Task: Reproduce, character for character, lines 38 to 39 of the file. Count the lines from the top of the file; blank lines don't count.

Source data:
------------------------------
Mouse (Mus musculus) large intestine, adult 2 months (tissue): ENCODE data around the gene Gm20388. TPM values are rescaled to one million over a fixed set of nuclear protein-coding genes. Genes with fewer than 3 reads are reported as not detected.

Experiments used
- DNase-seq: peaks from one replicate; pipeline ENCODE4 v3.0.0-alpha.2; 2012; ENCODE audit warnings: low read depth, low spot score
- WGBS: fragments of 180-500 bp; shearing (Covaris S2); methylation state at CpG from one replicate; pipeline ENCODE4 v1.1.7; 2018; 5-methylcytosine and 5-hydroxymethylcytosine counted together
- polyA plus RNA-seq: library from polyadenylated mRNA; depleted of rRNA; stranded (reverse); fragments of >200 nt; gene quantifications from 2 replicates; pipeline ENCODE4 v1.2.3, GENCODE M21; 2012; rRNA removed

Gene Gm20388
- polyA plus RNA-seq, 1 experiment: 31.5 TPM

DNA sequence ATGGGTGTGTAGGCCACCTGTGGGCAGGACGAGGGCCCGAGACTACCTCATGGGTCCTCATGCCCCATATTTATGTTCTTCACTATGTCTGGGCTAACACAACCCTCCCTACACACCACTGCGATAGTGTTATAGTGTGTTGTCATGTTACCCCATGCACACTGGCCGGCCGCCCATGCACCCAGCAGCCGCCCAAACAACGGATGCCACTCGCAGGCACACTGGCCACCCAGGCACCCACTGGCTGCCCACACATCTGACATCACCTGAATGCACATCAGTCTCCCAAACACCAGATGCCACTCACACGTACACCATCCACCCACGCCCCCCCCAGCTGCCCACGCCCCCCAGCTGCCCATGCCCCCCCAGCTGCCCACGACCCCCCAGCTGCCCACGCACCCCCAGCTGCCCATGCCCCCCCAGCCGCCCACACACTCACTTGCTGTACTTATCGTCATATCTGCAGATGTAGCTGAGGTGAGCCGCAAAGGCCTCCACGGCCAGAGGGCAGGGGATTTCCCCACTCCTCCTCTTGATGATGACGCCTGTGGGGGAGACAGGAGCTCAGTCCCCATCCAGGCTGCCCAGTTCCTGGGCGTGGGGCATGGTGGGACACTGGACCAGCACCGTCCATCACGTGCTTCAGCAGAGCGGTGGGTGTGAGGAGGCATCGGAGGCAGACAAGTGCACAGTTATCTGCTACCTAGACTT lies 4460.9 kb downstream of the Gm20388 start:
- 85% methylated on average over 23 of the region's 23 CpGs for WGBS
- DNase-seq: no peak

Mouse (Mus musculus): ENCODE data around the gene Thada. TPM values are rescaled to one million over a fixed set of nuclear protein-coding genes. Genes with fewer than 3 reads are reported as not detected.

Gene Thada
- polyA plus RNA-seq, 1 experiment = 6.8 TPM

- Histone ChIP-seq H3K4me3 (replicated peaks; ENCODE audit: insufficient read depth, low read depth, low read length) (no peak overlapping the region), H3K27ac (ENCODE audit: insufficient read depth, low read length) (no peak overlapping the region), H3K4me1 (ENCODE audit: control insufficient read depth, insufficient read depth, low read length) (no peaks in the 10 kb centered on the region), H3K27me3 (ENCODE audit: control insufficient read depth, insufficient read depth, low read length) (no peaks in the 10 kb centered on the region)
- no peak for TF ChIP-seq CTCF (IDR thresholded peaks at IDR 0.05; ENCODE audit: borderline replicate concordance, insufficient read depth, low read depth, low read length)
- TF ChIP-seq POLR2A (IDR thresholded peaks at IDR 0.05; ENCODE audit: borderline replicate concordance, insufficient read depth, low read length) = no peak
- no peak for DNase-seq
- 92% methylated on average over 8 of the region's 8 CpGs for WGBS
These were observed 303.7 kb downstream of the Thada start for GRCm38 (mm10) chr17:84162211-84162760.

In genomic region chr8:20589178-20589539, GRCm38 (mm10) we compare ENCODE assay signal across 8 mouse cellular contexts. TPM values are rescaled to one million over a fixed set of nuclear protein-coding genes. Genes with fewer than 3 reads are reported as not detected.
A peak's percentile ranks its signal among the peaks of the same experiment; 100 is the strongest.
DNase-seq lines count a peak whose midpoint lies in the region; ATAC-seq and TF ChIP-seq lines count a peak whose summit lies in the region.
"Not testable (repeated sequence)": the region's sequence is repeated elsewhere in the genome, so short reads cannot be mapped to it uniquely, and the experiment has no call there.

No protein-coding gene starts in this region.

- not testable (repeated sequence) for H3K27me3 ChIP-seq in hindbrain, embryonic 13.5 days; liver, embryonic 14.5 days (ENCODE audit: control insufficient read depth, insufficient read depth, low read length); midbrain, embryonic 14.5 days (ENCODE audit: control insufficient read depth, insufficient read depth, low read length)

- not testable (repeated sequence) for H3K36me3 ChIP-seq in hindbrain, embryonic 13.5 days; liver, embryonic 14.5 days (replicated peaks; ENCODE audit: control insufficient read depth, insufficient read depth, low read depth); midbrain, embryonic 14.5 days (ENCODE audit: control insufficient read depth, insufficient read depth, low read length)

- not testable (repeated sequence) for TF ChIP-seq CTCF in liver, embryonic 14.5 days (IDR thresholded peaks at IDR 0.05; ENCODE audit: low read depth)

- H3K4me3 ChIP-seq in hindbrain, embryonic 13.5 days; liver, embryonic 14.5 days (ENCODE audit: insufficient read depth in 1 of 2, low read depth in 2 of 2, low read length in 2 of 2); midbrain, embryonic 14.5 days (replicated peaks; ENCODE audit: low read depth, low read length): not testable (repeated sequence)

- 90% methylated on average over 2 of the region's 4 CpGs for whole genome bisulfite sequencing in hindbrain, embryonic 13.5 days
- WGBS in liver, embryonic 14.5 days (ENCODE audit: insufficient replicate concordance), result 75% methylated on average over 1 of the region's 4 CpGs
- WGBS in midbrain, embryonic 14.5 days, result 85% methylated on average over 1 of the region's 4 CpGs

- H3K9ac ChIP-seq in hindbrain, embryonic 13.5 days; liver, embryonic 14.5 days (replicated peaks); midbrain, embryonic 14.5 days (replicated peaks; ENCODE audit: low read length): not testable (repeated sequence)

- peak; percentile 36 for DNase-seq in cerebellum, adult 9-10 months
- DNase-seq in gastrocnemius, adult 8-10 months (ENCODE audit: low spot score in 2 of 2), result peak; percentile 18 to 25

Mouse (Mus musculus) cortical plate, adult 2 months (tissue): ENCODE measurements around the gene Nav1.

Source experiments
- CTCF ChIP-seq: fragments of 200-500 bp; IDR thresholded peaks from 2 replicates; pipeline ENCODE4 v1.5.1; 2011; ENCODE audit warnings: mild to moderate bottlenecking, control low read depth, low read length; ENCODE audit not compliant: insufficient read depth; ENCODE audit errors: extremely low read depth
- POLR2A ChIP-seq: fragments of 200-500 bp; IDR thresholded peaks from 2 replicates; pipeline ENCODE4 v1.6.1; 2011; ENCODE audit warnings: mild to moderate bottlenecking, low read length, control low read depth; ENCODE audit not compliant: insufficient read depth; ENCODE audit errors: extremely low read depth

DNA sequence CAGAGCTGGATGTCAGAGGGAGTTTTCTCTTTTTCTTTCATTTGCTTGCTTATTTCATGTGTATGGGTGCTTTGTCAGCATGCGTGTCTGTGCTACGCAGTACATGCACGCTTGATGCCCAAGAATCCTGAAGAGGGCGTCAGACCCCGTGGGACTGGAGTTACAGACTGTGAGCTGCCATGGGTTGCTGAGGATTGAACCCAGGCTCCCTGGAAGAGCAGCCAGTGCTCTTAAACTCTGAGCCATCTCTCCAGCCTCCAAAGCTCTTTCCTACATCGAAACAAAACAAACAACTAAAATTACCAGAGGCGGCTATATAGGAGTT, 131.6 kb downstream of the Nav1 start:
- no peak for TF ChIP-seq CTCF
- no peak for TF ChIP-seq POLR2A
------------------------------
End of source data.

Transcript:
- POLR2A ChIP-seq: fragments of 200-500 bp; IDR thresholded peaks from 2 replicates; pipeline ENCODE4 v1.6.1; 2011; ENCODE audit warnings: mild to moderate bottlenecking, low read length, control low read depth; ENCODE audit not compliant: insufficient read depth; ENCODE audit errors: extremely low read depth

DNA sequence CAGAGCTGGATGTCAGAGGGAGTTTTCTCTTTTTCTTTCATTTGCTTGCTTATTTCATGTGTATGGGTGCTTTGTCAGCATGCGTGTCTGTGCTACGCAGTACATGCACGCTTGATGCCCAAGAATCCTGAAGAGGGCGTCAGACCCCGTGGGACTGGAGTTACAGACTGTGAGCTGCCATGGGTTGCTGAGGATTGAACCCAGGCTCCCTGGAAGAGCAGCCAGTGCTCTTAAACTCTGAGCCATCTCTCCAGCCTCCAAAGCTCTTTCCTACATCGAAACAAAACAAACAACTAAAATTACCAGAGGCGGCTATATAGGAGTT, 131.6 kb downstream of the Nav1 start: